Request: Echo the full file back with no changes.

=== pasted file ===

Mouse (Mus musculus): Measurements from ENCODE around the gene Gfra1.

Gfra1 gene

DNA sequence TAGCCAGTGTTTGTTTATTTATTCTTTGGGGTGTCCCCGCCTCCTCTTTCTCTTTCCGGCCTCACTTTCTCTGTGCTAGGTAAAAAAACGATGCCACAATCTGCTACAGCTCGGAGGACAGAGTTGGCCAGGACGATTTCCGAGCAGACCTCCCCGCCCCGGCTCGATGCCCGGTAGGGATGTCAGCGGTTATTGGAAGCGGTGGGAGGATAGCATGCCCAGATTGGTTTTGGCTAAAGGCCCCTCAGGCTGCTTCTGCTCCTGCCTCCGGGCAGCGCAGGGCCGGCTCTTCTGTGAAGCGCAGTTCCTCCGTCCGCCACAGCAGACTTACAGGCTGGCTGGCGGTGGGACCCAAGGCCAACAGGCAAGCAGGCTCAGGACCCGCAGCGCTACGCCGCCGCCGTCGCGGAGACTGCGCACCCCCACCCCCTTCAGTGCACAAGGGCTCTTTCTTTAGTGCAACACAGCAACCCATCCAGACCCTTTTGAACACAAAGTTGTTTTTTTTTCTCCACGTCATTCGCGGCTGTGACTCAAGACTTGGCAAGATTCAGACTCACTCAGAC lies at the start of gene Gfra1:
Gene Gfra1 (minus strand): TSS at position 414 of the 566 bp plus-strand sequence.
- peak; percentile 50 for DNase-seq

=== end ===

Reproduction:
Mouse (Mus musculus): Measurements from ENCODE around the gene Gfra1.

Gfra1 gene

DNA sequence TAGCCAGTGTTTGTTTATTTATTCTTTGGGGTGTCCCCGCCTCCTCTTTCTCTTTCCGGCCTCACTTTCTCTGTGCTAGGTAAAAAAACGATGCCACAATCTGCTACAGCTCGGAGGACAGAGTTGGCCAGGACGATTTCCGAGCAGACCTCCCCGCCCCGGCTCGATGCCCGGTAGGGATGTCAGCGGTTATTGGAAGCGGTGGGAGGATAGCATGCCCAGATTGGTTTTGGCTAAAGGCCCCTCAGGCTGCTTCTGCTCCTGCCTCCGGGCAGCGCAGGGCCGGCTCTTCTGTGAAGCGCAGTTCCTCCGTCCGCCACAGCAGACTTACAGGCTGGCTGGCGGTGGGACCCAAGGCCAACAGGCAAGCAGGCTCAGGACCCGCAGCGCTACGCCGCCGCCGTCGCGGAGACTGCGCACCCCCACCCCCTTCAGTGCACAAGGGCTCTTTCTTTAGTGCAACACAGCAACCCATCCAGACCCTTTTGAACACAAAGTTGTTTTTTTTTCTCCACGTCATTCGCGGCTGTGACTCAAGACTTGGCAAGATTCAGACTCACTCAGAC lies at the start of gene Gfra1:
Gene Gfra1 (minus strand): TSS at position 414 of the 566 bp plus-strand sequence.
- peak; percentile 50 for DNase-seq